Gaiden nodded. “The demons started to win. We were our own worst enemy. The demon population rocketed upwards because we were fighting ourselves rather than the enemy. And in the middle of it, this demon, the Diracian that Vi saw herself kill, was getting more and more powerful. They – the other side, for want of a better term – saw him as the solution. Slayers like the one you just saw want to wipe the earth clean and start over. Let this apocalypse be the final one. Every time we mounted an assault against this demon, they were ready to counter it, until it was just too powerful for us to beat.” He shrugged. “Not that it mattered. By then, there were so few of us left…”

“How many of them…”

Gaiden shook his head. “Hundreds, thousands. I don’t know.”

“All human?”

Gaiden nodded. “And they’re coming here.”

Rowena closed her eyes for a moment. “How soon?”

“They know when the next window opens. They’ll come just before we send someone back in time to kill the Diracian,” Gaiden replied. “That’s when we’ll be most vulnerable, and they know it.”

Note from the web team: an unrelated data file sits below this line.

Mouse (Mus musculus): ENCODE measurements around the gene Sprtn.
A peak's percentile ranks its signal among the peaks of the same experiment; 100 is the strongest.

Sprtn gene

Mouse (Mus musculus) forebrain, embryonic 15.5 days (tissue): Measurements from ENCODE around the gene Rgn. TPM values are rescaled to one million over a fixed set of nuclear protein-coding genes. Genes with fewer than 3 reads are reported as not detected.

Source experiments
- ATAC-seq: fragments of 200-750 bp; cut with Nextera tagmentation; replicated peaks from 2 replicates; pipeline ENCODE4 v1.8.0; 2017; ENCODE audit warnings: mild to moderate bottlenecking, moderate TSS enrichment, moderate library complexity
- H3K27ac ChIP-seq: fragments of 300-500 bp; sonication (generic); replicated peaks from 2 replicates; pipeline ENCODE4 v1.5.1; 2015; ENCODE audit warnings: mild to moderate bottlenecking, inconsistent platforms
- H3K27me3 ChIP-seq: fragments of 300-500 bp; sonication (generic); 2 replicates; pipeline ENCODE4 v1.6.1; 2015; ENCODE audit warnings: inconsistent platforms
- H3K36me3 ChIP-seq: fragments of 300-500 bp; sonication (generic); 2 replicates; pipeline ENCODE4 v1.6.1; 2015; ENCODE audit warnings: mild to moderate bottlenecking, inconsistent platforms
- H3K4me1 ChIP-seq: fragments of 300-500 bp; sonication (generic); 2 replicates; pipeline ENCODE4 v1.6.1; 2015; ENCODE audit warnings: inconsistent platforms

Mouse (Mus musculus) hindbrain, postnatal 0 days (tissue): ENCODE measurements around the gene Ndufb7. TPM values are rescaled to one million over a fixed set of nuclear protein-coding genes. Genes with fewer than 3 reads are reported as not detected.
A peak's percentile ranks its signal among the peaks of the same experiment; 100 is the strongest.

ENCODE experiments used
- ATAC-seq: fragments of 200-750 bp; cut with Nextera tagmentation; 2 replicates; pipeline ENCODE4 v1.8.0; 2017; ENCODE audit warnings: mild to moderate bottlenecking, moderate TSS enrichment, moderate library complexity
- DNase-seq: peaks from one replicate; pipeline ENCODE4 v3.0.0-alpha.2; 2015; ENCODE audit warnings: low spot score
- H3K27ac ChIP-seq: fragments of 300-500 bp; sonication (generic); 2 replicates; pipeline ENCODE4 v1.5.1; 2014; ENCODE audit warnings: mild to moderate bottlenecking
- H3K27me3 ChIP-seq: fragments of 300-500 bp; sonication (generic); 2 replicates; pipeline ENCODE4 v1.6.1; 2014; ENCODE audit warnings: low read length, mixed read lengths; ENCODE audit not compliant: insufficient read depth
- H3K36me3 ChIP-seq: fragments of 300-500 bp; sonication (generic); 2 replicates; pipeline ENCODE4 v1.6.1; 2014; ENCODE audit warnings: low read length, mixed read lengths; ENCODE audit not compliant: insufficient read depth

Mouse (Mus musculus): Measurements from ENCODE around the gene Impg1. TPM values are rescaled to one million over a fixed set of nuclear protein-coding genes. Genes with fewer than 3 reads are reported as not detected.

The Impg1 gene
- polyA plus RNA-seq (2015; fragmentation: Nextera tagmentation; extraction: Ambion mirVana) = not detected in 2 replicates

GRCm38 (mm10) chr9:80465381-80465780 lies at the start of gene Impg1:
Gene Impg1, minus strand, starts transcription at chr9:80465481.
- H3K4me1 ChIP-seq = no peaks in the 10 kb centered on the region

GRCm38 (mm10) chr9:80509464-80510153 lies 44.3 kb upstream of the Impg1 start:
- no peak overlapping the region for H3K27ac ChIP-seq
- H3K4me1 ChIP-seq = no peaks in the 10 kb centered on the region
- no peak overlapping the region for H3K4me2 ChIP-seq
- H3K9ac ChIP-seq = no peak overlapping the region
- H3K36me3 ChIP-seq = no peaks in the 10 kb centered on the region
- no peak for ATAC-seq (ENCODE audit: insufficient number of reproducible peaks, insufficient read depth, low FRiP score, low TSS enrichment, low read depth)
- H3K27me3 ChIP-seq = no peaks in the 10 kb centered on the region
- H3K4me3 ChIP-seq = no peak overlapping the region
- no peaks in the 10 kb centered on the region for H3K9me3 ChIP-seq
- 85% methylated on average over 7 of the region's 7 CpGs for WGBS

Rowena turned her back on the young man for a moment and faced the back of the room, pressing her fingers against her temples. After a long silence, she turned back to Gaiden.

“You’re asking me,” she summarized, “to prepare our slayers to fight, and possibly kill, an army of women just like them.”

“I know it’s asking a lot –”

“You have no idea how much you’re asking,” Rowena retorted. “Maybe in your time killing a bunch of women who think they’re doing the right thing is commonplace, but you’ll have to excuse me if I happen to have a moral quandary or two.”

“They’re evil,” Gaiden told her.

At the words, Kennedy got a peculiar look on her face.

“Says you,” Rowena snapped, jabbing a finger in his direction. “You’re trying to drag us into your civil war, and you haven’t told me a damned thing that makes me want to pick your side.”

“It’s my war, yes, but it’s one your Council started by not reinstating Faith Lehane.”

“I-I-I can’t believe this.” Rowena ran a hand through her hair. “I need more information. I-I need to know how this all unfolded.”